China has managed to keep tight control over news coming out of Tianjin thus far, but that doesn’t mean that a little misinformation hasn’t managed to leak through.
Earlier today, the China Meteorological Administration responded to rumors spread on Weibo and WeChat that the noxious fumes from the Tianjin explosions would soon be carried by wind to Beijing and cause the city even more air quality problems than usual.
Chief Meteorologist Li Xiaoquan set the record straight saying that winds have been coming from a west and southwesterly direction meaning that the dangerous gases will float harmlessly to the Bohai Sea… and then possibly later to Korea. Umm… that’s a relief?
Exactly what pollutants have been released into the air isn’t yet known. But obviously it is massively important to find out, even if they won’t be floating over Beijing.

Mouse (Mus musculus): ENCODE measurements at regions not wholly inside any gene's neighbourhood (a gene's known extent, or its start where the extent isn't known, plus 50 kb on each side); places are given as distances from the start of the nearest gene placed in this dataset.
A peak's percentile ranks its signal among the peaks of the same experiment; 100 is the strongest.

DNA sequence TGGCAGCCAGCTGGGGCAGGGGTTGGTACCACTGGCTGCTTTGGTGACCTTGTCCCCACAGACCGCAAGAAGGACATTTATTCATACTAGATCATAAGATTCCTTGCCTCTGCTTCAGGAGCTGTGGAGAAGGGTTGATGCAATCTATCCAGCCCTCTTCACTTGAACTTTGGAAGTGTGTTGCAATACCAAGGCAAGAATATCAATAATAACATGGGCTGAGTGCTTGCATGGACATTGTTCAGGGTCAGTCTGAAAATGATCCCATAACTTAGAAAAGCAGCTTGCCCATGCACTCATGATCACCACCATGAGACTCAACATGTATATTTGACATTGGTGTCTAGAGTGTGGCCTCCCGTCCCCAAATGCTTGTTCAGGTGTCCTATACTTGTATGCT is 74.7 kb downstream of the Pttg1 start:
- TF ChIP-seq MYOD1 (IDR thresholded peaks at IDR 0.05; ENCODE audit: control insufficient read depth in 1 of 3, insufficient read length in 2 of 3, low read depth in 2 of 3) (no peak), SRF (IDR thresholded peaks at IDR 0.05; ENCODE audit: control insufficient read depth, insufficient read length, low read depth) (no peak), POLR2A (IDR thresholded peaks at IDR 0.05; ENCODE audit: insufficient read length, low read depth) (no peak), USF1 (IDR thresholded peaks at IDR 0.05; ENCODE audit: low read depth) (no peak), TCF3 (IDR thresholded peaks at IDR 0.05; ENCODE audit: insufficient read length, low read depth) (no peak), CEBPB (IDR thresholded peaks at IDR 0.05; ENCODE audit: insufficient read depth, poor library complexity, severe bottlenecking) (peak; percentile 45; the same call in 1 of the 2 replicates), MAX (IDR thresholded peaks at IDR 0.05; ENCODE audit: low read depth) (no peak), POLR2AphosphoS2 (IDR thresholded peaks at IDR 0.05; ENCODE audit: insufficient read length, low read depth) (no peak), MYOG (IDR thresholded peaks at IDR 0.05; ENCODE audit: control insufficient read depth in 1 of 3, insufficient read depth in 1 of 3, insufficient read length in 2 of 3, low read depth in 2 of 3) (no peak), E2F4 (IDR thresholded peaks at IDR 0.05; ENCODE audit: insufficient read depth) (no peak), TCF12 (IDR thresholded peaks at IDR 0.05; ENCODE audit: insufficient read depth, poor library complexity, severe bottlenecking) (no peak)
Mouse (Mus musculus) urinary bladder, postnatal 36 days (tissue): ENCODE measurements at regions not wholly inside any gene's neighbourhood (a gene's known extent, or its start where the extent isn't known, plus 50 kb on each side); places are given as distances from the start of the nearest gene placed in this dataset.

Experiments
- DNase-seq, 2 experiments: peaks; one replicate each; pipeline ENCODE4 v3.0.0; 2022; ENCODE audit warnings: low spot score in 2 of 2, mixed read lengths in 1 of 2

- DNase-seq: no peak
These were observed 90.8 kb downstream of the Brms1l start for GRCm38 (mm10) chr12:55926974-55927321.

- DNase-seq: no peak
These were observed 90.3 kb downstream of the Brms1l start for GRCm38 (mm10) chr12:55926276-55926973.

Concern seems to have shifted from what caused the Tianjin blast to what chemicals might have been released in the explosion and aftermath.
— Jeremiah Jenne (@GraniteStudio) August 13, 2015
Journalists from Thepaper.cn report that the air at the blast site is toxic and caused them to start vomiting https://t.co/XaDIz5AjQk
— isabella steger (@stegersaurus) August 13, 2015
Amid concerns about air quality in #Tianjin, local reports are that air quality recordings are "normal" at 5 monitoring stations there
— Matt Simon (@MSimonTV) August 12, 2015
People on the scene in Tianjin: what's known about chemicals-in-air situation? Seeing warnings about cyanide pic.twitter.com/3aIR1ZjAga
— Matthew Sheehan (@mattsheehan88) August 13, 2015